- Department of Statistics (1945). Village Statistics, April, 1945. Government of Palestine.
- Guérin, V. (1880). Description Géographique Historique et Archéologique de la Palestine (in French). 3: Galilee, pt. 2. Paris: L'Imprimerie Nationale.
- Hadawi, S. (1970). Village Statistics of 1945: A Classification of Land and Area ownership in Palestine. Palestine Liberation Organization Research Centre. Archived from the original on 2018-12-08. Retrieved 2008-12-13.
- Hütteroth, Wolf-Dieter; Abdulfattah, Kamal (1977). Historical Geography of Palestine, Transjordan and Southern Syria in the Late 16th Century. Erlanger Geographische Arbeiten, Sonderband 5. Erlangen, Germany: Vorstand der Fränkischen Geographischen Gesellschaft. ISBN 3-920405-41-2.
- Khalidi, W. (1992). All That Remains:The Palestinian Villages Occupied and Depopulated by Israel in 1948. Washington D.C.: Institute for Palestine Studies. ISBN 0-88728-224-5.
- Mills, E., ed. (1932). Census of Palestine 1931. Population of Villages, Towns and Administrative Areas. Jerusalem: Government of Palestine.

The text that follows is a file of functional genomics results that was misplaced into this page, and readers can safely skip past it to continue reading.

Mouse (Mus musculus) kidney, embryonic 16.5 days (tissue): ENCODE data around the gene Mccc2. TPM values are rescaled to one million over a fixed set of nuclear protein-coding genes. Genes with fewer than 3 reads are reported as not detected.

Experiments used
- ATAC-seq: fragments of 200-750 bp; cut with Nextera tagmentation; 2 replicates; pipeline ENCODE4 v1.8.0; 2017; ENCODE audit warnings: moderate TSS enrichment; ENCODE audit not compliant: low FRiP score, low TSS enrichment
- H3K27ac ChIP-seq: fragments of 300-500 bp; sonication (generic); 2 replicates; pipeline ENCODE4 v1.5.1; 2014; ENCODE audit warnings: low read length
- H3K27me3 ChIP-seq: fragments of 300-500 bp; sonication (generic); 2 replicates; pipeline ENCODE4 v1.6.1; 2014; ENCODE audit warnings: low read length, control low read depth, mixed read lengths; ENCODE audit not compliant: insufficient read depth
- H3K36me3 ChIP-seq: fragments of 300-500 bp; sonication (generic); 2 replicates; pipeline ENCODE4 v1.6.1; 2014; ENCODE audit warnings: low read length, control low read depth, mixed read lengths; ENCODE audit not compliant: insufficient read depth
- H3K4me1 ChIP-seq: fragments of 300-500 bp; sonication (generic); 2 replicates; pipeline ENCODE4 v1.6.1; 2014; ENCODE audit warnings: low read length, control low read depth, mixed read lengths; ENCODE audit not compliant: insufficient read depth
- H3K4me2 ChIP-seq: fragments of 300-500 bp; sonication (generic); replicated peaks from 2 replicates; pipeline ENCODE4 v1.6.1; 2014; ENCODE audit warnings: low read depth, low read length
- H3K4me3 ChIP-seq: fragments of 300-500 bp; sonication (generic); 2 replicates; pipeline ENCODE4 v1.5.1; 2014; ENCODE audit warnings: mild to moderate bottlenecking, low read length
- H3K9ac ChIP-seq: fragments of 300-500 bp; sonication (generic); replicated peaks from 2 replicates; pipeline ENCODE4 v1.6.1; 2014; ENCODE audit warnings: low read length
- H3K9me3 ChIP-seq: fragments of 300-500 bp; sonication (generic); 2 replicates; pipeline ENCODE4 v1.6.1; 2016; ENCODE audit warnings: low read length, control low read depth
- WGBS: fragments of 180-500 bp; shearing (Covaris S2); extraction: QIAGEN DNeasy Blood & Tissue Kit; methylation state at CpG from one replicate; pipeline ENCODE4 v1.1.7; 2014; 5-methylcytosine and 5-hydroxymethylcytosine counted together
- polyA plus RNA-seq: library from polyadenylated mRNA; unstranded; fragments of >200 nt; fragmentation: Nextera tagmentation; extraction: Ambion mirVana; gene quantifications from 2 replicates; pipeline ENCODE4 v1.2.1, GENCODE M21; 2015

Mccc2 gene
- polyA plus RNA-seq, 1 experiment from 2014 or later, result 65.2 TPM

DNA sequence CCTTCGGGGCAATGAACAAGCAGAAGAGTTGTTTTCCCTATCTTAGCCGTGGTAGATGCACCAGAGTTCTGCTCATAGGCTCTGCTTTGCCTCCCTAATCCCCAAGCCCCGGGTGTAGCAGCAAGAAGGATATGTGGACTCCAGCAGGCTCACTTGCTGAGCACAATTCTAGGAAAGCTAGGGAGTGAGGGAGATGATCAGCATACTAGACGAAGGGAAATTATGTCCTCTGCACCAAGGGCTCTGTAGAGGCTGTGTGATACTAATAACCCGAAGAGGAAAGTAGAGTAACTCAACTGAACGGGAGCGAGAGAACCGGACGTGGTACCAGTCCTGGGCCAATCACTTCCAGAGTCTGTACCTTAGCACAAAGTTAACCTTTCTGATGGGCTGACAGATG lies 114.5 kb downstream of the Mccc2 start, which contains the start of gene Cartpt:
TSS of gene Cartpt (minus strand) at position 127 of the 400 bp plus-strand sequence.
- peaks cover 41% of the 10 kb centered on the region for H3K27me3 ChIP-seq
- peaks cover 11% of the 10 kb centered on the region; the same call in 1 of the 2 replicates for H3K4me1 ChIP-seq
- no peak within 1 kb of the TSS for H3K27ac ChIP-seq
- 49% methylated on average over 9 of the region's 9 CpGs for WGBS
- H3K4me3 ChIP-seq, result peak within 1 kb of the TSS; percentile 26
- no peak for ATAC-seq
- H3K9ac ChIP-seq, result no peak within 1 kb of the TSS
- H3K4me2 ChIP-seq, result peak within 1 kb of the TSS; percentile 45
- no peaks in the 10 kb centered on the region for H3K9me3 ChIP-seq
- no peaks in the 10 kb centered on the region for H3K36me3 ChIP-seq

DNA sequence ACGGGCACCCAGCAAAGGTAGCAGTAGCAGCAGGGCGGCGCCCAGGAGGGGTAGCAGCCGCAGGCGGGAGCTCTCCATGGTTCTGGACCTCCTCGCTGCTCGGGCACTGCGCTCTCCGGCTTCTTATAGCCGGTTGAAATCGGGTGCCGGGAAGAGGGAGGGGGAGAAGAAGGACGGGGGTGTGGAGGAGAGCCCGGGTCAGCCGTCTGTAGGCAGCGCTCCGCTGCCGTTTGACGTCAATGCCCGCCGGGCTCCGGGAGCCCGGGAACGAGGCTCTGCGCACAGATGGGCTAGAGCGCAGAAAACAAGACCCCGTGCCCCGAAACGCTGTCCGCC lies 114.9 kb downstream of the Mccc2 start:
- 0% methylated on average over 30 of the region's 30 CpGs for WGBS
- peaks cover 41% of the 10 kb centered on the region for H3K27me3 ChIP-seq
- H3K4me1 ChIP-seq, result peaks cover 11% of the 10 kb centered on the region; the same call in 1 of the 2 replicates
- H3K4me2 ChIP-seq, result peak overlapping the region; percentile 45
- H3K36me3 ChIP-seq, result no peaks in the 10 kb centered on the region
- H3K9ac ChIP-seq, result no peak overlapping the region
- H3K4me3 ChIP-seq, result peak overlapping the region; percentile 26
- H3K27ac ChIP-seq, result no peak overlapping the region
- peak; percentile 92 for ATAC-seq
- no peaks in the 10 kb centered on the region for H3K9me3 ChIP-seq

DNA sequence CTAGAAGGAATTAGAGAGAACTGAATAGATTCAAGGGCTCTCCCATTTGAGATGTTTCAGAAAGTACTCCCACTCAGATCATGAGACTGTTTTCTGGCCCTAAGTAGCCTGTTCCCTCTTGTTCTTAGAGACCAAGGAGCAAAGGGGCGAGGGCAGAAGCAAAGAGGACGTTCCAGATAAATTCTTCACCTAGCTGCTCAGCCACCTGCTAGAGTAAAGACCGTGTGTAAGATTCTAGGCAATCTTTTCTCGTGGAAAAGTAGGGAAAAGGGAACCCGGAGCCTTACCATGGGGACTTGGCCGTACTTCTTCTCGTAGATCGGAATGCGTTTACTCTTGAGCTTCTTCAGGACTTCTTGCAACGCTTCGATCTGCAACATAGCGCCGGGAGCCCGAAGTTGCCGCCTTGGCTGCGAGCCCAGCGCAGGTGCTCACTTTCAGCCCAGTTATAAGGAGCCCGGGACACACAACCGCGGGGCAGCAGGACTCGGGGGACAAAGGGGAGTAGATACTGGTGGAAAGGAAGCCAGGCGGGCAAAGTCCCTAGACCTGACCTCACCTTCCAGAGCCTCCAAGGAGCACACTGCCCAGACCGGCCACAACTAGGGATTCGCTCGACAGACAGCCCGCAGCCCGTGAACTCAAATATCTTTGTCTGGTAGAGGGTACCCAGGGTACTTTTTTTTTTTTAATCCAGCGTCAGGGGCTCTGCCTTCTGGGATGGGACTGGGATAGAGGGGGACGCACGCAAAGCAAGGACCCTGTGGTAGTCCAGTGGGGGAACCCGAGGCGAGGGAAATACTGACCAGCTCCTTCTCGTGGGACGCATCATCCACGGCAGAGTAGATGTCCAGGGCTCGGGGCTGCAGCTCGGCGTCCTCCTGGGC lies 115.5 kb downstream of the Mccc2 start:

- Morris, B. (2004). The Birth of the Palestinian Refugee Problem Revisited. Cambridge University Press. ISBN 978-0-521-00967-6.
- Palmer, E.H. (1881). The Survey of Western Palestine: Arabic and English Name Lists Collected During the Survey by Lieutenants Conder and Kitchener, R. E. Transliterated and Explained by E.H. Palmer. Committee of the Palestine Exploration Fund.
- Robinson, E.; Smith, E. (1841). Biblical Researches in Palestine, Mount Sinai and Arabia Petraea: A Journal of Travels in the year 1838. 3. Boston: Crocker & Brewster.
- Rhode, H. (1979). Administration and Population of the Sancak of Safed in the Sixteenth Century. Columbia University.
- Strange, le, G. (1890). Palestine Under the Moslems: A Description of Syria and the Holy Land from A.D. 650 to 1500. Committee of the Palestine Exploration Fund.